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Who invented the defibrillator

Who invented the defibrillator?

The invention of the defibrillator actually came in many incremental breakthroughs making it hard to identify the exact inventor. This article will unpack all the significant events that lead to the modern-day external defibrillator and how they are used to treat sudden cardiac arrest (SCA) for diseases of the human heart. We hope to answer your question about who invented the defibrillator in this article and what is an external defibrillator.

Life-Threatening Cardiac Dysrhythmias

A cardiac arrhythmia (arrhythmia) is an irregular or abnormal heartbeat. Your heart might beat too quickly or too slowly if you have dysrhythmia. You might feel dizziness, nausea, or shortness of breath. Or your heart rhythm could be disrupted, causing you to believe that your heart has stopped. Dysrhythmias are only dangerous if they aren’t treated but can lead to sudden cardiac arrest. Two types of arrhythmia are particularly hazardous:

  • Tachycardia: A heart rate that’s too fast (beats per minute)
  • Bradycardia: A heart rate that’s too slow

Both of these types of arrhythmia may require treatment with an external defibrillator.

Life-Threatening Cardiac Dysrhythmias

 

An implantable cardioverter-defibrillator (ICD) is a battery-powered device placed under your skin that monitors your heart. It corrects arrhythmias with electrical shocks. You might need an ICD if you have had a heart attack or other serious heart problems, such as ventricular tachycardia or ventricular fibrillation.

An external defibrillator is a device that’s used to treat tachycardia and fibrillation. It uses electrical shocks to reset your heart’s rhythm. External defibrillators can be found in many public places, such as airports, casinos, and stadiums. They’re also used by first responders, such as paramedics and police officers.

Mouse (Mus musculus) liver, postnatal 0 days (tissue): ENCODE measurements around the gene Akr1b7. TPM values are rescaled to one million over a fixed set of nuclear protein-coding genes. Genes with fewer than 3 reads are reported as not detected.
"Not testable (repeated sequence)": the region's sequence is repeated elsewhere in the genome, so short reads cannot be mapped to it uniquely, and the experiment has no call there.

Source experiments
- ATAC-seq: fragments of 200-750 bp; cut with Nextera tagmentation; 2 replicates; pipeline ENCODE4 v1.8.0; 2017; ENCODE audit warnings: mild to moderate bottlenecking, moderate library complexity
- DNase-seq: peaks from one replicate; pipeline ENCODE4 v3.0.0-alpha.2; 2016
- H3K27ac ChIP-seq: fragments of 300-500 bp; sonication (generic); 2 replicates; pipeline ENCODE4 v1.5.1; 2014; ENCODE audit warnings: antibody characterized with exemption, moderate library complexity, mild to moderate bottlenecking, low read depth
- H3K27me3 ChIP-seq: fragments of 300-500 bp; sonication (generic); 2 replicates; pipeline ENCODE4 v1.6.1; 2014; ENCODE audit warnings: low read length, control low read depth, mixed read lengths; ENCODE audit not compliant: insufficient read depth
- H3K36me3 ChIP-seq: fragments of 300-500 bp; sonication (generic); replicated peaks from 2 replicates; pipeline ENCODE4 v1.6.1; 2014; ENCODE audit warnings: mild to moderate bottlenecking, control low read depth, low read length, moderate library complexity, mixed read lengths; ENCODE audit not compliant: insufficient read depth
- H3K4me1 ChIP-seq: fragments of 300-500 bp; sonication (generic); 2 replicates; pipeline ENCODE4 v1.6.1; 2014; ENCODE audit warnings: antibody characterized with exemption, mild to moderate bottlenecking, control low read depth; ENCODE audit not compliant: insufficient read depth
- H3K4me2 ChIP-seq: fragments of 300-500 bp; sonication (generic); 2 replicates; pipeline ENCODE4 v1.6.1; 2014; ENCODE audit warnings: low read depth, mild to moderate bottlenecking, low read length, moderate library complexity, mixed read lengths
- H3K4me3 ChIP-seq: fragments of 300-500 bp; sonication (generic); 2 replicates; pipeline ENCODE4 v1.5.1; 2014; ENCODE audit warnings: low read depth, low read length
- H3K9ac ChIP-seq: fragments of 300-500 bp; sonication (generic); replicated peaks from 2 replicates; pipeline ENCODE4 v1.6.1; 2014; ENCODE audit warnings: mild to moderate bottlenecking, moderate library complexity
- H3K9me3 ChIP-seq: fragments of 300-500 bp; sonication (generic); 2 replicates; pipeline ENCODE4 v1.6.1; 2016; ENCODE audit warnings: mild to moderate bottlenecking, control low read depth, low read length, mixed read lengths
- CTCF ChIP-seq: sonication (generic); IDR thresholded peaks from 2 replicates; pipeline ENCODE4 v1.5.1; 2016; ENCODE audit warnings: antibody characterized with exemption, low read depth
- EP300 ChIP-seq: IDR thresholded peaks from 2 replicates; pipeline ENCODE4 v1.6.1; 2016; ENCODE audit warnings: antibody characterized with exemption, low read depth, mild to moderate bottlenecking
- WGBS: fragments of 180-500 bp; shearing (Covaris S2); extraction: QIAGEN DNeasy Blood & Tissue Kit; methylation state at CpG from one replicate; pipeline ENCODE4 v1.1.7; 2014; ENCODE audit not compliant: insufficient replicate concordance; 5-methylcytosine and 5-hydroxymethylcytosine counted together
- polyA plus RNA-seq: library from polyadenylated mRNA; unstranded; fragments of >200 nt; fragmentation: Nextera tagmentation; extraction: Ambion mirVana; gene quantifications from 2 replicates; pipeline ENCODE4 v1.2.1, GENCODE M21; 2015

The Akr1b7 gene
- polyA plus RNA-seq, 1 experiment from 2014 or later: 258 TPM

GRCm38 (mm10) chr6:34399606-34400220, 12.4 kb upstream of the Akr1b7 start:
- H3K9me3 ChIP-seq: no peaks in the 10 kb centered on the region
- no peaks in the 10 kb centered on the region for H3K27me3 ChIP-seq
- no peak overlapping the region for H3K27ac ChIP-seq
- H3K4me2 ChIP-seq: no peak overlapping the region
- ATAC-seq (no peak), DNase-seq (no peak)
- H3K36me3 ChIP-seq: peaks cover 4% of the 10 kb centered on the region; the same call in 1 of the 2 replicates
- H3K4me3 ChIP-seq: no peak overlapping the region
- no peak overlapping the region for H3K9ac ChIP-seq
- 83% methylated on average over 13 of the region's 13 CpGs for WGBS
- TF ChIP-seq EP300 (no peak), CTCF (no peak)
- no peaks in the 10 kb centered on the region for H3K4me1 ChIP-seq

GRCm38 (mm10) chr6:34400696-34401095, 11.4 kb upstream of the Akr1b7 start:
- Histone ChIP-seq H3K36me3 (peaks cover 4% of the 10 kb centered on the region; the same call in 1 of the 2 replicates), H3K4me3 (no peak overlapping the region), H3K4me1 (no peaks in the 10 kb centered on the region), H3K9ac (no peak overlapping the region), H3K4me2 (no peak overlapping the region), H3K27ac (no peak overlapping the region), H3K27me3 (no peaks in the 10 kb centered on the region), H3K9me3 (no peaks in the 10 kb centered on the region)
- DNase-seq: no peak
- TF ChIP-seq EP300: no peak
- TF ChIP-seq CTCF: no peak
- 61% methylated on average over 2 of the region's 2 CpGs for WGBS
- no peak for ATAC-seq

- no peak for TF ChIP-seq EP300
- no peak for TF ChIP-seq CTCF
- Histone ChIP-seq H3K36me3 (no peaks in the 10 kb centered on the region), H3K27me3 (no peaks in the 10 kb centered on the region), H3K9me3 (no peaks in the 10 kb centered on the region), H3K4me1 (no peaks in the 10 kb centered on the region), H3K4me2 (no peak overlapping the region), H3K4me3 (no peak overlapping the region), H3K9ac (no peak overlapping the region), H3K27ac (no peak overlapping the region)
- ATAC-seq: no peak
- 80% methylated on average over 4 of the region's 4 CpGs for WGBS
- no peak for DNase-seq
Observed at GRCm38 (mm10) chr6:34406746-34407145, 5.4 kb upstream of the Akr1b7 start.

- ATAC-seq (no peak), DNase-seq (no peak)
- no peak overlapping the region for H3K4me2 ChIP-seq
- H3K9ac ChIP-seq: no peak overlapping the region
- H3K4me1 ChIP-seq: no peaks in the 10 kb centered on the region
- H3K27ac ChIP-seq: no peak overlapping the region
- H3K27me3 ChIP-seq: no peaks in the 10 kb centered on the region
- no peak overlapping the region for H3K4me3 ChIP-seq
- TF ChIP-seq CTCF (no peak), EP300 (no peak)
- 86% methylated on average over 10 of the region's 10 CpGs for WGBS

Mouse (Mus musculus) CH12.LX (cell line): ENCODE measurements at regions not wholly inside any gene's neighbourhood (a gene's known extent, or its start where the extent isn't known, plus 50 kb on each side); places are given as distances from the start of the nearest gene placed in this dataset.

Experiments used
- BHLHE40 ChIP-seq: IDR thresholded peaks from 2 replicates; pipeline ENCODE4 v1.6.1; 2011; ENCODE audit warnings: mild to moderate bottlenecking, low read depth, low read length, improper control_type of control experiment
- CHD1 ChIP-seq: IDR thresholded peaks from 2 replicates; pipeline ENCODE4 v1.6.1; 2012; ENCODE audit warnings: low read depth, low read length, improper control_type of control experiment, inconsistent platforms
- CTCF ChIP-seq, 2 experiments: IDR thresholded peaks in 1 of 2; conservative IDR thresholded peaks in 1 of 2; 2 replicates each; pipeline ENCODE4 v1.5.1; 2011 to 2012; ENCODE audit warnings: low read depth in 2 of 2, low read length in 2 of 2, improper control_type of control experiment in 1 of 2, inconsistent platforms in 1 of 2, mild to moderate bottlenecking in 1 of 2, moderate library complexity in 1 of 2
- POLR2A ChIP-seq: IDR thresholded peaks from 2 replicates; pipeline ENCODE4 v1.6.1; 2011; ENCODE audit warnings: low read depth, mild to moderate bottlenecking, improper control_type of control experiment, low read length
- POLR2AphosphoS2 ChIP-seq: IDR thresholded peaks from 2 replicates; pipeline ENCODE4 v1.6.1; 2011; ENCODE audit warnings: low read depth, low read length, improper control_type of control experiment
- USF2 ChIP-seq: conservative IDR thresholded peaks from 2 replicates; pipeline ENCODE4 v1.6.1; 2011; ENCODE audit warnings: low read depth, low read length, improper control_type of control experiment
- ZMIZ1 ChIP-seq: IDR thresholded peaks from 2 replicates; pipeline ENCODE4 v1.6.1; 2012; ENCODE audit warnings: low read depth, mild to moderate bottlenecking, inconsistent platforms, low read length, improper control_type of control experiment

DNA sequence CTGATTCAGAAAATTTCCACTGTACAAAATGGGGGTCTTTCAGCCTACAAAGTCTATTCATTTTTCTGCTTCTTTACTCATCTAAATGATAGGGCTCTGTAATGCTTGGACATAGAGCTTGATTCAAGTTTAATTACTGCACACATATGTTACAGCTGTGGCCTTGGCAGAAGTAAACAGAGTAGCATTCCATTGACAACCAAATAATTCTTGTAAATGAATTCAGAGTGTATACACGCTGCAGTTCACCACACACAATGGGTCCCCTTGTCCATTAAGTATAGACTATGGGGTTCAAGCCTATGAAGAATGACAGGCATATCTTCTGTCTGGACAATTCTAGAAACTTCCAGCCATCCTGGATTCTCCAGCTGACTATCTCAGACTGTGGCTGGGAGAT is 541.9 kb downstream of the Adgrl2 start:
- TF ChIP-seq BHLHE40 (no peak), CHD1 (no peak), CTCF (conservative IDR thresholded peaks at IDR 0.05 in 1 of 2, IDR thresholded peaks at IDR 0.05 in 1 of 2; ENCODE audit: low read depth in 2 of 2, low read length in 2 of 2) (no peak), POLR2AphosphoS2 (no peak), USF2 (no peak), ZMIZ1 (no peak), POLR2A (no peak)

Ventricular Fibrillation & Atrial Fibrillation

Atrial fibrillation (AFib) is a heart condition that causes the upper chambers of your heart (the atria) to quiver. This can lead to blood pooling and an increased risk of clot formation. AFib is the most common type of arrhythmia.

Ventricular Fibrillation & Atrial Fibrillation

Ventricular fibrillation (VFib) is a life-threatening heart condition that occurs when the lower chambers of your heart (the ventricles) quiver. This prevents your heart from pumping blood and can lead to cardiac arrest. VFib is the most dangerous type of arrhythmia.

Both AFib and VFib are treated with electrical shocks. However, the shocks used to treat AFib are different from the shocks used to treat VFib.

AFib can be treated with cardioversion, which is a procedure that uses electrical shocks to restore your heart’s normal rhythm. Cardioversion can be done as an outpatient procedure or in a hospital setting.

VFib must be treated with an immediate electrical shock. This is called defibrillation. Defibrillation is a life-saving procedure that is done in a hospital setting.